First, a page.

The Hungarian government has adopted a new Higher Education Law which threatens the Central European University (CEU) in Budapest with its closure. The law affects not only the university itself but also the life of the students.
Surrounded by countless little cafés and bars, the CEU is located in downtown Budapest, close to the Danube and even closer to the biggest church in Budapest; the St.-Stephans-Basilika. The magnificent basilica attracts many tourists so the district appears very vibrant at almost any time of the day.
The university is divided into different buildings in close vicinity to each other which seem to perfectly blend in their setting. Therefore, it can happen that tourists and non-locals, who end up in this energetic area, pass them without consciously being aware of it.
At present, this is impossible. Large blinding banners adorn the outer facade of the building in “Nador utca 13”. Large blue banners with a white message:” #IstandwithCEU #aCEUvalvagyok”.
Those who want to visit the library or the CEU Auditorium for example must go to the directly interconnected building in “Nador utca 15”. It locates the main entrance of the CEU and was opened there in autumn only one year ago.
The glazed front ensures modernity and signifies the university as a liberal and cosmopolitan institution. This modern touch of the new campus visually fits in with the older surrounding. However, in view of the current events it is questionable to what extent the modern attitude of the CEU is compatible with its traditional setting beyond the visual aspect.
On April 4th, the Hungarian Parliament adopted a fast-track draft of the amendment of the Higher Education Act. Despite strong protests, president János Áder signed the law only six days later, on April 10th.
The new law determines among other things that foreign universities whose institutions are located outside of Europe must have a branch in their home country in addition to a location in Hungary to hold a teaching establishment there and to award degrees. Not like the CEU, founded by George Soros, which is based in Hungary but registered in the USA.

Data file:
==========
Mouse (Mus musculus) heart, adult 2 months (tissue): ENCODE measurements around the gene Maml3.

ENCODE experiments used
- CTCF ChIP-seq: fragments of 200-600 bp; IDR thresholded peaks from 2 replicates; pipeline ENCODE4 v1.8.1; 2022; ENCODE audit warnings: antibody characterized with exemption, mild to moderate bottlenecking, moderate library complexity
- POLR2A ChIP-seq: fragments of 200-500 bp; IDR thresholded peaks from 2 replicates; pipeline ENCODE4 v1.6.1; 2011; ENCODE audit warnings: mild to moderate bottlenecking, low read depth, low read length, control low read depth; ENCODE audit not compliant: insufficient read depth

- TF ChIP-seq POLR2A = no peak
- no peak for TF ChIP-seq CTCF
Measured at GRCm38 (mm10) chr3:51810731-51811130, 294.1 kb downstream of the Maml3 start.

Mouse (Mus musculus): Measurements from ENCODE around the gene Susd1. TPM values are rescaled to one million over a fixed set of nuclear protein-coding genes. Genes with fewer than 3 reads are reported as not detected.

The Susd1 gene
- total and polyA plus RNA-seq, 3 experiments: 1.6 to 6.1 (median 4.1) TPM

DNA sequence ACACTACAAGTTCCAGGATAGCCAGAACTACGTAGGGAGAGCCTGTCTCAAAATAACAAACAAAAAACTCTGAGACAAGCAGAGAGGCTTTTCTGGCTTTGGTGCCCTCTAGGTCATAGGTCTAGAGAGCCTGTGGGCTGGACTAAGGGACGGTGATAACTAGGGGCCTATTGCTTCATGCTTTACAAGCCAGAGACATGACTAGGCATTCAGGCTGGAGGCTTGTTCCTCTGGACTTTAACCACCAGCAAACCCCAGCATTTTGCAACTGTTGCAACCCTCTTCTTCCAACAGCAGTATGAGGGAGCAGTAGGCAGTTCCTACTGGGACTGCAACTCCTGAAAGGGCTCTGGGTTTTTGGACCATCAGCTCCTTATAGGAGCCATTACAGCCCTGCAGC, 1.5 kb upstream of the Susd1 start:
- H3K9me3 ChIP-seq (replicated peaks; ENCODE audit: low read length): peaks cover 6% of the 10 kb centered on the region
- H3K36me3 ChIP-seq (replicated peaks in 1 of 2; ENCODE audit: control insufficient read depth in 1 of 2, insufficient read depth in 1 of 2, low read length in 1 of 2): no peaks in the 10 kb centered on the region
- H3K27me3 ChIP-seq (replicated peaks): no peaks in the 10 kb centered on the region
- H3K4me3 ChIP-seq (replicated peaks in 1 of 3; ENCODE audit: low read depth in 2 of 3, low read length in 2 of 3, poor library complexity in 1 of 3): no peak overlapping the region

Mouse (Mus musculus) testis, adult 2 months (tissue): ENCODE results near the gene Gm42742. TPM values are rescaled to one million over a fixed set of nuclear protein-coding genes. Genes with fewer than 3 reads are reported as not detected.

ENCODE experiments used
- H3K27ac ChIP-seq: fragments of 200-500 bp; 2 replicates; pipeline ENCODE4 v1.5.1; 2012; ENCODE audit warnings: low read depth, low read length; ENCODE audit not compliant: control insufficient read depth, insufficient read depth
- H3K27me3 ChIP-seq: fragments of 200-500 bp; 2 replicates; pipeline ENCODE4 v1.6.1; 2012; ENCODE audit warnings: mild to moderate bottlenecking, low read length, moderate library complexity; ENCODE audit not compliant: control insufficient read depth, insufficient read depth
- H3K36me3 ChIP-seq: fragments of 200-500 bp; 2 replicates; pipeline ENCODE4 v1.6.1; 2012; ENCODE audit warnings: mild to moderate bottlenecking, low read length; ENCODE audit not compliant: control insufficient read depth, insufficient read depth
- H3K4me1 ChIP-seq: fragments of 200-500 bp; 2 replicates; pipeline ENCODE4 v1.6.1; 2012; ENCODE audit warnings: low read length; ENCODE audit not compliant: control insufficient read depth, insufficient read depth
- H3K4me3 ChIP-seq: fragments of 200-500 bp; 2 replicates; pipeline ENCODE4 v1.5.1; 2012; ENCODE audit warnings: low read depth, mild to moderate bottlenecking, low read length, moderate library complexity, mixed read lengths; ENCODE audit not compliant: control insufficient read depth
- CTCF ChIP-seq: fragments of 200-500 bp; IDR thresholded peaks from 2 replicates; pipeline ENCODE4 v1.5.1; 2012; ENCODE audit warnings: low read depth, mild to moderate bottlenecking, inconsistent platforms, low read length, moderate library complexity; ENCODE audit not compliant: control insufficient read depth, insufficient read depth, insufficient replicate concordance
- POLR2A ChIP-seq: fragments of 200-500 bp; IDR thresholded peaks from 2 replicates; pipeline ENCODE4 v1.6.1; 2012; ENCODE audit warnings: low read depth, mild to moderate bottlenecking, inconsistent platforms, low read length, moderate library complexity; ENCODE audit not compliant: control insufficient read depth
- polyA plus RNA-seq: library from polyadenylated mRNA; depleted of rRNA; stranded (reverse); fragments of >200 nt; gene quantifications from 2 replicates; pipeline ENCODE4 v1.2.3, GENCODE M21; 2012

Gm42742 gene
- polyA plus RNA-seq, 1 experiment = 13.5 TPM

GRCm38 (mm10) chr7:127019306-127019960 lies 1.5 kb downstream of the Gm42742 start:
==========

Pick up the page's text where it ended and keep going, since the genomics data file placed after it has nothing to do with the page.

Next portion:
Hager Ali is one of the international students at the CEU. She is German and is doing her master in Political Science at the CEU.
“There are other foreign universities in Hungary of course but if you read through the whole paragraphs, the law really only applies to the CEU”, she says. It is therefore also called in short “Lex CEU”. According to this, the CEU is not allowed to take up any more students from 2018 and has to cease teaching in 2021.
“We all jumped up when we heard about the law for the first time. Everyone asked themselves: Oh my God, oh my God, what is happening here?”, Hager speaks on, as she recalls the past events which according to her feel as if they happened one year ago.
However, the initial perplexity seems to have passed into action. The “IstandwithCEU”-campaign has been launched by the university as an immediate response to the law. It offers a possibility to declare one’s solidarity with the CEU for those who want to preserve the university.
Entering the main entrance of the CEU you first pass a large sign with the quote of George Soros. “But we must remember the unintended consequences – the outcome always differs from the expectations”, after reading this sentence it almost seems as if he had foreseen the recent proceedings. Hanging in the middle of a big wall the quote even seems to be more important.
Standing in the entrance area you can see that plenty of the people passing by are wearing a badge with the “IstandwithCEU”-message either attached to their jackets or backpacks. At the information desk on the left there is a small box with more badges. Again and again people are taking one.
The CEU is a small university. Walking through the building, you have the feeling that everybody knows each other. There are groups of people everywhere and you can rarely see people walking around on their own. Maybe that’s the reason why you are immediately noticed even when you are wearing one of the described badges. That’s also obviously one of the reasons for the way the CEU has responded to the law.
“Students are mainly here for one or two years and the majority is not Hungarian. They could be much less active about that situation but they are really fighting for a society to which they don’t belong. That’s so amazing for me to see”, says Hungarian Zsofia Suba. She is now working for the “Human Rights Initiative” at the CEU after she had finished her studies in “Political Science” there.